So, as an alternative, I suggest two things: 1) Take an aggressive humanitarian move to aid anyone who has suffered, and 2) take defensive military action. By defensive military action I mean that instead of directly invading Syria, we should set up an infrastructure that would punish any aggressive military moves made by Assad and his regime. For example, “the establishment of a no-fly zone…could have reduced Assad’s capacity to brutalize his population or altered his calculation of the costs and benefits of doing so” (Pearlman 2013).

        Unfortunately, this still does not solve the problem of peoples immediate gut reaction toward not intervening immediately with that “red line” statement you provided, Karen. Since the saran gas attacks were so monstrous, the first reaction people have towards the situation is “we have military power, go kill those *expletives*!” However, if the U.S. military had set up strategic defensive military actions, it could have issued a statement explaining exactly why this action was better than the alternative.

        Pearlman, Wendy. “The Argument Against U.S. Intervention in Syria… And Why It’s Wrong.” 23 April 2014. 11 July 2014.

        Wickham, DeWayne. “Wickham: Why Obama should not attack Syria.” 2 September 2013, 11 July 2014.

    • Anna G.

      Much Too Late for Military Intervention in Syria

      Response to John

      I agree with John that the world has a responsibility to protect Syria, because crimes against humanity were committed on numerous occasions. The violence that ensued in Syria easily fit the requirements of the United Nations mandate regarding the implementation of the responsibility to protect. While I agree that there is a responsibility of the international community to take action to protect the Syrian people, diplomatic and peaceful strategies will be more useful in ending the killing than a violent, drawn out military intervention, such as the intervention that took place in Iraq.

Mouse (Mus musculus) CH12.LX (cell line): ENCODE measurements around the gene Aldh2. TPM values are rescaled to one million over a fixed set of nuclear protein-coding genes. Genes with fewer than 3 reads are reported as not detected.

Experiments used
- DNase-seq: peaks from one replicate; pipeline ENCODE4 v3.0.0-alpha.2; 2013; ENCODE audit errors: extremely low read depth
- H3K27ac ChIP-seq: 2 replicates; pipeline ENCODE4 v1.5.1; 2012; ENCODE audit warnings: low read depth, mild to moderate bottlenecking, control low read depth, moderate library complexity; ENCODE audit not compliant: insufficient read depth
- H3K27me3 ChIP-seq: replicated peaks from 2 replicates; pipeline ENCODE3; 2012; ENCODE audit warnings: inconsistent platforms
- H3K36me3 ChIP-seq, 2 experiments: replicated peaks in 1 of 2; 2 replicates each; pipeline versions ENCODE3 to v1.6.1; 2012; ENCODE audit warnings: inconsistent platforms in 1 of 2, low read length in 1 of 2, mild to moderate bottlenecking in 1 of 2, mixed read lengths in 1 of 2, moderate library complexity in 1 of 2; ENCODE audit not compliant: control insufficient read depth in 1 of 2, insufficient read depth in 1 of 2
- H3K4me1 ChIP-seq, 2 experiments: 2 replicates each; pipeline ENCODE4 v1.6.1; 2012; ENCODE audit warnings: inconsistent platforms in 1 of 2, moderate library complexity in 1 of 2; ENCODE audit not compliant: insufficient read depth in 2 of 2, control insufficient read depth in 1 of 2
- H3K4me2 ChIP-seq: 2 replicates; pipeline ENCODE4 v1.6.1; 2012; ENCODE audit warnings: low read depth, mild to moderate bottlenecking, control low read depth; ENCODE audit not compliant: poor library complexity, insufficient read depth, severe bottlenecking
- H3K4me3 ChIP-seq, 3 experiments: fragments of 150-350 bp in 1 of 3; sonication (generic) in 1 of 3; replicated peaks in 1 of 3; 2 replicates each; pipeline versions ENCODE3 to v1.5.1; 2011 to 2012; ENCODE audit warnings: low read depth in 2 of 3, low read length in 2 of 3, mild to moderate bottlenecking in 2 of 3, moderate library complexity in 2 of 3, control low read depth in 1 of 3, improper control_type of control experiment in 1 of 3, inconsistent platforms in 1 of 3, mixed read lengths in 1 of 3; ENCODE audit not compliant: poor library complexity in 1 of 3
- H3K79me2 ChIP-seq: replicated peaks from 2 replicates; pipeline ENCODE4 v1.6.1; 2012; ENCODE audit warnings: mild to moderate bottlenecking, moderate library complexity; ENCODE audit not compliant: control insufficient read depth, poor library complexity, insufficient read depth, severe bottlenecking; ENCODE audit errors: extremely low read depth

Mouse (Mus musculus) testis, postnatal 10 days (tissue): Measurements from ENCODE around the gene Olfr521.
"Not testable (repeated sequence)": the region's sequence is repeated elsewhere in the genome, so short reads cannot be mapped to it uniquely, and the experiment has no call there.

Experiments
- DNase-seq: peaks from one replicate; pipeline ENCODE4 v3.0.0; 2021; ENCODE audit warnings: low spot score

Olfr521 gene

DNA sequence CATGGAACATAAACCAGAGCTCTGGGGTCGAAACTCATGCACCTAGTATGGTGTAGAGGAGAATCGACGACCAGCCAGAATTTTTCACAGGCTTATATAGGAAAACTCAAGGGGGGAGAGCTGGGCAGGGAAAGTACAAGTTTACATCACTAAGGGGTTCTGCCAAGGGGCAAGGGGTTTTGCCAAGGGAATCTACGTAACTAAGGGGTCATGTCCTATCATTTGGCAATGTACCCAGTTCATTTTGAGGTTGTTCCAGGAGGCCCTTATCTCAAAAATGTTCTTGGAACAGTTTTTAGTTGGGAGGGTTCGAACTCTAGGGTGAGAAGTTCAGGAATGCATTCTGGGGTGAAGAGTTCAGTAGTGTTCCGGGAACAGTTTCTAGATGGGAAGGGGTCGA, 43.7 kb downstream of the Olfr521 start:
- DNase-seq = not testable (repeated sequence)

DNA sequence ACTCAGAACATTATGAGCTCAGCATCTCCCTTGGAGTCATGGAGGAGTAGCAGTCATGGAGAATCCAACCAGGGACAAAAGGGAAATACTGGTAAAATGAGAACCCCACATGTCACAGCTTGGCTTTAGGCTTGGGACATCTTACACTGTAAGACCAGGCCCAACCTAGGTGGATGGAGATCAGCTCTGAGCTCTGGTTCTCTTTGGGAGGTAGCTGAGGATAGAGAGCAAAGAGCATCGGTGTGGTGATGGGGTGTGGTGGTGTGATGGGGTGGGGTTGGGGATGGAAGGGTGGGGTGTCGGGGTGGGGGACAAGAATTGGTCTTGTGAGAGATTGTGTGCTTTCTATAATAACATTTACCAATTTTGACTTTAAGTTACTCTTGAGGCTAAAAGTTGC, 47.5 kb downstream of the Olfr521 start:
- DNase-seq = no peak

Beginning in March of 2011, the Syrian conflict started with protesters demanding release of political prisoners, as well as a demonstration for the “day of rage” rally. The Syrian government sent military forces to crack down on protesters and many people were killed. The violence did not stop there, and still continues to this day. The U.N. accused the Syrian government of committing war crimes in the Houla Massacre that took place in May of 2012. There is strong evidence that the Syrian government used chemical weapons on Syrian rebels. U.S. President, Barack Obama considered a military strike on Syria, but held back because Russia convinced Syria to agree to destroying all of the chemical weapons facilities (Kaphle 2014). There is no question that some form of intervention was necessary. Military intervention was not pursued because according to President Obama, “right now we don’t think that there’s a military solution, per se, to the problem” (Mattingly 2014).

      The U.S. did try to use peaceful strategies in order to protect Syrians. The U.S. tightened sanctions on Syria, called for Syrian President Bashar Al Assad to step down, supplied rebels with weapons and financial support, and froze all Syrian assets that were under the United States jurisdiction (Kaphle).

      One thing that I did disagree with John about was his account of the death toll in Syria. According to activists in Syria, more than 160,000 people have been killed in the Syrian conflict and more than 9,000 of them were children (Surk 2014). This horrific loss of lives might have been prevented if military intervention would have been taken immediately after the crisis ensued, but according to former Arab League envoy, Kofi Annan, it is far too late for an intervention in Syria. Kofi Annan’s view is that we need to find a way to find a way to stop the violence rather than adding fuel to the fire with military intervention (Nebehay 2013).

      One drawback to this argument is that there seems to be no end in sight to the violence in Syria. There is killing, starvation, torture, and the displacement of millions of people happening to this day. Even though military intervention would not be an immediate solution, it might be the only hope for the rest of what is left of Syria, and it certainly could have solved the problem if military measures had been taken back in 2011 when the conflict began.